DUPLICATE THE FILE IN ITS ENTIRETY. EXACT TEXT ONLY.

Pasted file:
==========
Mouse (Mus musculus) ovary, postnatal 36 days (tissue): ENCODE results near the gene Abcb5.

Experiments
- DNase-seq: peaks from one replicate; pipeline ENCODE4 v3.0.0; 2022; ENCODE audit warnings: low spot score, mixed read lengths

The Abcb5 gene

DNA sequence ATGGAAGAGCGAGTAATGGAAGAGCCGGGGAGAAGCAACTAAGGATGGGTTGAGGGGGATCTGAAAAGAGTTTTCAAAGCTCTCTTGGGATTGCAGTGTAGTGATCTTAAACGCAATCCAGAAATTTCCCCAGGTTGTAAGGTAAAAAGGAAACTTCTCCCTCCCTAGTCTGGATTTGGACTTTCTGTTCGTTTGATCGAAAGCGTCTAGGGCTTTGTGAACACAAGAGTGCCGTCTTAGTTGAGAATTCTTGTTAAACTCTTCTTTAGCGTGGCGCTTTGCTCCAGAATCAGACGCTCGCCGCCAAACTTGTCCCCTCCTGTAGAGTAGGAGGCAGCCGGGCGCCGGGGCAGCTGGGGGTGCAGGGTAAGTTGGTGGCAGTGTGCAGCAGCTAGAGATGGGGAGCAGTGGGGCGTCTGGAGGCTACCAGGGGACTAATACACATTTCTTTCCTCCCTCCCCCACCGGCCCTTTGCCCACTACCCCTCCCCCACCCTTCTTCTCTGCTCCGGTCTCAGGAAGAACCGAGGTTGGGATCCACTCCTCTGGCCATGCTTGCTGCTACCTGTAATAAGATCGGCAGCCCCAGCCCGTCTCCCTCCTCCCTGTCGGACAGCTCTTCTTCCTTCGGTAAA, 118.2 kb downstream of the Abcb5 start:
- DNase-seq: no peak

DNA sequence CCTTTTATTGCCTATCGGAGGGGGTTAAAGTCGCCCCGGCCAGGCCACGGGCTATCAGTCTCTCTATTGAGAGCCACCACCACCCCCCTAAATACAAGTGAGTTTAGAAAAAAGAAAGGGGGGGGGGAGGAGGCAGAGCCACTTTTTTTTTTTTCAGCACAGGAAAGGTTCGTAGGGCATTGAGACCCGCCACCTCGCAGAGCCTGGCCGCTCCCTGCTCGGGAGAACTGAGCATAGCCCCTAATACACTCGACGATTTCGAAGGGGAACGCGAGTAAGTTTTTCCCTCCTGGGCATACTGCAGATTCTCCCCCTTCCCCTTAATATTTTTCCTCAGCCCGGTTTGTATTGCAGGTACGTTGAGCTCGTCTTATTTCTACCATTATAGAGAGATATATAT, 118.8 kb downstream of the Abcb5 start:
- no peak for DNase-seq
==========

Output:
Mouse (Mus musculus) ovary, postnatal 36 days (tissue): ENCODE results near the gene Abcb5.

Experiments
- DNase-seq: peaks from one replicate; pipeline ENCODE4 v3.0.0; 2022; ENCODE audit warnings: low spot score, mixed read lengths

The Abcb5 gene

DNA sequence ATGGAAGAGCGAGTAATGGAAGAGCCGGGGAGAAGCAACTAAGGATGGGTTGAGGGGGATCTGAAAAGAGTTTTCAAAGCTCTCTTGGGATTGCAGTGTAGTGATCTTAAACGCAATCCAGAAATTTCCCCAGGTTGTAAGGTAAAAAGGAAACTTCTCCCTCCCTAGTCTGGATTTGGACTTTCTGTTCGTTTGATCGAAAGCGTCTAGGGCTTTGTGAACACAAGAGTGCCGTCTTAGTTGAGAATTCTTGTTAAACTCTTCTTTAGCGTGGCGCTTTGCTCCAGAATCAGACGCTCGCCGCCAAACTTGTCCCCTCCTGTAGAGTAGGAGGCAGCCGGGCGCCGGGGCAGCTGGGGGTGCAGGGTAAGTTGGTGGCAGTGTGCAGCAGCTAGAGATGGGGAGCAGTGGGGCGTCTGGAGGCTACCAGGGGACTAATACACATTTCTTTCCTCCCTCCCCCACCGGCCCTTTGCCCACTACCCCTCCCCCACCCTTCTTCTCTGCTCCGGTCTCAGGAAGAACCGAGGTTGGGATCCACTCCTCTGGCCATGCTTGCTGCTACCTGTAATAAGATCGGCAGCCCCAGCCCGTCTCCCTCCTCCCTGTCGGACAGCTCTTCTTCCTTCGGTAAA, 118.2 kb downstream of the Abcb5 start:
- DNase-seq: no peak

DNA sequence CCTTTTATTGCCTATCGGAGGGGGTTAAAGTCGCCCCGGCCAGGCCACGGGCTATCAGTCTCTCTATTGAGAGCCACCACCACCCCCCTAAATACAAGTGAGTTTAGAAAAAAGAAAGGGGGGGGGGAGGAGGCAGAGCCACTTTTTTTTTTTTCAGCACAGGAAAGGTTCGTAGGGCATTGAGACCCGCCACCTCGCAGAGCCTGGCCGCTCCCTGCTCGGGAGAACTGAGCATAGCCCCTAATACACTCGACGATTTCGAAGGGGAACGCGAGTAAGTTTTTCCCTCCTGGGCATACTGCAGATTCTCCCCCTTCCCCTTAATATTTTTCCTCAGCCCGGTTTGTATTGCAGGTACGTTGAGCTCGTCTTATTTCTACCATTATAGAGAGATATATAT, 118.8 kb downstream of the Abcb5 start:
- no peak for DNase-seq